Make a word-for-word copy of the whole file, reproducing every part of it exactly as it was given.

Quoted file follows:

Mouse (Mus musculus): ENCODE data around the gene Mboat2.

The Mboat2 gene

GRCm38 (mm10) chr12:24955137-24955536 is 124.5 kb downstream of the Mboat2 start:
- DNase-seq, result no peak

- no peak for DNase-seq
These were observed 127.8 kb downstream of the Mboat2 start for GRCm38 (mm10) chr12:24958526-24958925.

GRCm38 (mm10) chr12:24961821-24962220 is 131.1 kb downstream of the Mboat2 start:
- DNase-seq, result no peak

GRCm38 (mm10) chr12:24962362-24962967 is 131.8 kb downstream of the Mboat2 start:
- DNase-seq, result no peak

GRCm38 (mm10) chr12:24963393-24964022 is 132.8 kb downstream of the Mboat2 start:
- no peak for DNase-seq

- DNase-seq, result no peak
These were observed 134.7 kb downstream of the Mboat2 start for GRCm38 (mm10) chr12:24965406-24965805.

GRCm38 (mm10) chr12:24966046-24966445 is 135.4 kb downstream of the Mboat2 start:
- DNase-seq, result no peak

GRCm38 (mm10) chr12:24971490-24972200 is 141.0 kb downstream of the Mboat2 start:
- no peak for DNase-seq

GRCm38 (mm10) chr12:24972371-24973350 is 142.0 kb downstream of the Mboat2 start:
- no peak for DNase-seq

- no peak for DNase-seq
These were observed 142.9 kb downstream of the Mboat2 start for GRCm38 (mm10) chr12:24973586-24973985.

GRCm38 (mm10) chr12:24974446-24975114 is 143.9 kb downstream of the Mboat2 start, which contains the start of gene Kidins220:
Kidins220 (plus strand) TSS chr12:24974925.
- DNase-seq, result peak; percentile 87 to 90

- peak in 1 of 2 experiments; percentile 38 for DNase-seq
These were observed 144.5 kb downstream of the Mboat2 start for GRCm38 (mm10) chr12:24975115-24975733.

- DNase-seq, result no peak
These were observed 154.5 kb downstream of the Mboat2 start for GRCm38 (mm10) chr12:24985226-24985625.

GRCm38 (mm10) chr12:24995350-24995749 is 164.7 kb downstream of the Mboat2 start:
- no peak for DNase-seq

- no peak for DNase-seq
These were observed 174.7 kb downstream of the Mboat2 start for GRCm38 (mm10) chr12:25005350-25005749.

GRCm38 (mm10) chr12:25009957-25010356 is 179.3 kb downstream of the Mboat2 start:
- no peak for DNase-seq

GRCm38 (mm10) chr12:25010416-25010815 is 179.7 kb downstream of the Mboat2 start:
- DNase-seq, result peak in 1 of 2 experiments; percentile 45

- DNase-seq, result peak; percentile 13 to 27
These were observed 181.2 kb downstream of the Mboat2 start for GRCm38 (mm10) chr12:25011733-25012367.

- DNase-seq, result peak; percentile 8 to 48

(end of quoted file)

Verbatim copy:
Mouse (Mus musculus): ENCODE data around the gene Mboat2.

The Mboat2 gene

GRCm38 (mm10) chr12:24955137-24955536 is 124.5 kb downstream of the Mboat2 start:
- DNase-seq, result no peak

- no peak for DNase-seq
These were observed 127.8 kb downstream of the Mboat2 start for GRCm38 (mm10) chr12:24958526-24958925.

GRCm38 (mm10) chr12:24961821-24962220 is 131.1 kb downstream of the Mboat2 start:
- DNase-seq, result no peak

GRCm38 (mm10) chr12:24962362-24962967 is 131.8 kb downstream of the Mboat2 start:
- DNase-seq, result no peak

GRCm38 (mm10) chr12:24963393-24964022 is 132.8 kb downstream of the Mboat2 start:
- no peak for DNase-seq

- DNase-seq, result no peak
These were observed 134.7 kb downstream of the Mboat2 start for GRCm38 (mm10) chr12:24965406-24965805.

GRCm38 (mm10) chr12:24966046-24966445 is 135.4 kb downstream of the Mboat2 start:
- DNase-seq, result no peak

GRCm38 (mm10) chr12:24971490-24972200 is 141.0 kb downstream of the Mboat2 start:
- no peak for DNase-seq

GRCm38 (mm10) chr12:24972371-24973350 is 142.0 kb downstream of the Mboat2 start:
- no peak for DNase-seq

- no peak for DNase-seq
These were observed 142.9 kb downstream of the Mboat2 start for GRCm38 (mm10) chr12:24973586-24973985.

GRCm38 (mm10) chr12:24974446-24975114 is 143.9 kb downstream of the Mboat2 start, which contains the start of gene Kidins220:
Kidins220 (plus strand) TSS chr12:24974925.
- DNase-seq, result peak; percentile 87 to 90

- peak in 1 of 2 experiments; percentile 38 for DNase-seq
These were observed 144.5 kb downstream of the Mboat2 start for GRCm38 (mm10) chr12:24975115-24975733.

- DNase-seq, result no peak
These were observed 154.5 kb downstream of the Mboat2 start for GRCm38 (mm10) chr12:24985226-24985625.

GRCm38 (mm10) chr12:24995350-24995749 is 164.7 kb downstream of the Mboat2 start:
- no peak for DNase-seq

- no peak for DNase-seq
These were observed 174.7 kb downstream of the Mboat2 start for GRCm38 (mm10) chr12:25005350-25005749.

GRCm38 (mm10) chr12:25009957-25010356 is 179.3 kb downstream of the Mboat2 start:
- no peak for DNase-seq

GRCm38 (mm10) chr12:25010416-25010815 is 179.7 kb downstream of the Mboat2 start:
- DNase-seq, result peak in 1 of 2 experiments; percentile 45

- DNase-seq, result peak; percentile 13 to 27
These were observed 181.2 kb downstream of the Mboat2 start for GRCm38 (mm10) chr12:25011733-25012367.

- DNase-seq, result peak; percentile 8 to 48